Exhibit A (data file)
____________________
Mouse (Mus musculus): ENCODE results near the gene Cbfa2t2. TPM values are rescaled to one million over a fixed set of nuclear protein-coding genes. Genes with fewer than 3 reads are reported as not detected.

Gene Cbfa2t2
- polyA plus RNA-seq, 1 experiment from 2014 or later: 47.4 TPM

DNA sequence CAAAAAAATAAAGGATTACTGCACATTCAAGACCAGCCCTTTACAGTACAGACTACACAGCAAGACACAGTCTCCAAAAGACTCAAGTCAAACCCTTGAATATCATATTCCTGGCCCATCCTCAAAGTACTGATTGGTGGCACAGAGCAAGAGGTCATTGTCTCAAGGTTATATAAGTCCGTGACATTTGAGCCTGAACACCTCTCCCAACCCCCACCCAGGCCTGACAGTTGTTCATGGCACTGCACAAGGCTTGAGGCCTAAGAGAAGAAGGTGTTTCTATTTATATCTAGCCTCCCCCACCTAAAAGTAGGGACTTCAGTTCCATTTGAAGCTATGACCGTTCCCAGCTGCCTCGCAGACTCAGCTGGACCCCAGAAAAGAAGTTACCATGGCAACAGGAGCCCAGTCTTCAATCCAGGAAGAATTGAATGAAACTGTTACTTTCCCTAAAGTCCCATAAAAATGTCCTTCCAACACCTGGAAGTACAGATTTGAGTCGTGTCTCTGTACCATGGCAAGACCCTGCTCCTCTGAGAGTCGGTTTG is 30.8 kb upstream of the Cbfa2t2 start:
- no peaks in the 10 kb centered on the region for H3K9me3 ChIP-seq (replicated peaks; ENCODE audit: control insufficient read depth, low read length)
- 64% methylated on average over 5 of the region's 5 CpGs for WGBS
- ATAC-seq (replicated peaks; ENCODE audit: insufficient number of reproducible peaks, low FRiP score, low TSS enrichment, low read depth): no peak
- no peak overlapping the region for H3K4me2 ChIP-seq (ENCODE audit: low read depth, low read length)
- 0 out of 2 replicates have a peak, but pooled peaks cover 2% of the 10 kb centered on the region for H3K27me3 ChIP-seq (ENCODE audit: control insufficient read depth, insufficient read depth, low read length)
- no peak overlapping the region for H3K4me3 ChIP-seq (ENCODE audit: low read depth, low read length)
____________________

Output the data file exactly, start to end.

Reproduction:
Mouse (Mus musculus): ENCODE results near the gene Cbfa2t2. TPM values are rescaled to one million over a fixed set of nuclear protein-coding genes. Genes with fewer than 3 reads are reported as not detected.

Gene Cbfa2t2
- polyA plus RNA-seq, 1 experiment from 2014 or later: 47.4 TPM

DNA sequence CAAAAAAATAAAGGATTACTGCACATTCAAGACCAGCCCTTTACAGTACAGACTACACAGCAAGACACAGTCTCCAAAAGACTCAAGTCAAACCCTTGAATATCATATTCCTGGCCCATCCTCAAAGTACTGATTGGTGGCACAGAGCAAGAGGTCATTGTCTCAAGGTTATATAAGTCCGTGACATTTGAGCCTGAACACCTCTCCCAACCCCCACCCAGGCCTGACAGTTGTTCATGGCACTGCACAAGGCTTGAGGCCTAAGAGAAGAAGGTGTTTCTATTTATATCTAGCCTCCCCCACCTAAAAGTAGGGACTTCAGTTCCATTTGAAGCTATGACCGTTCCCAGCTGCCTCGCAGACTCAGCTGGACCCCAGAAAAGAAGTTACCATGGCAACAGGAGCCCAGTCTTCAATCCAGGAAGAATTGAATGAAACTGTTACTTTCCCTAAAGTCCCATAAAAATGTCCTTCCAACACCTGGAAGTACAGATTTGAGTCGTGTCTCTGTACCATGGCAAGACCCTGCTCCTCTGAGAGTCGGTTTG is 30.8 kb upstream of the Cbfa2t2 start:
- no peaks in the 10 kb centered on the region for H3K9me3 ChIP-seq (replicated peaks; ENCODE audit: control insufficient read depth, low read length)
- 64% methylated on average over 5 of the region's 5 CpGs for WGBS
- ATAC-seq (replicated peaks; ENCODE audit: insufficient number of reproducible peaks, low FRiP score, low TSS enrichment, low read depth): no peak
- no peak overlapping the region for H3K4me2 ChIP-seq (ENCODE audit: low read depth, low read length)
- 0 out of 2 replicates have a peak, but pooled peaks cover 2% of the 10 kb centered on the region for H3K27me3 ChIP-seq (ENCODE audit: control insufficient read depth, insufficient read depth, low read length)
- no peak overlapping the region for H3K4me3 ChIP-seq (ENCODE audit: low read depth, low read length)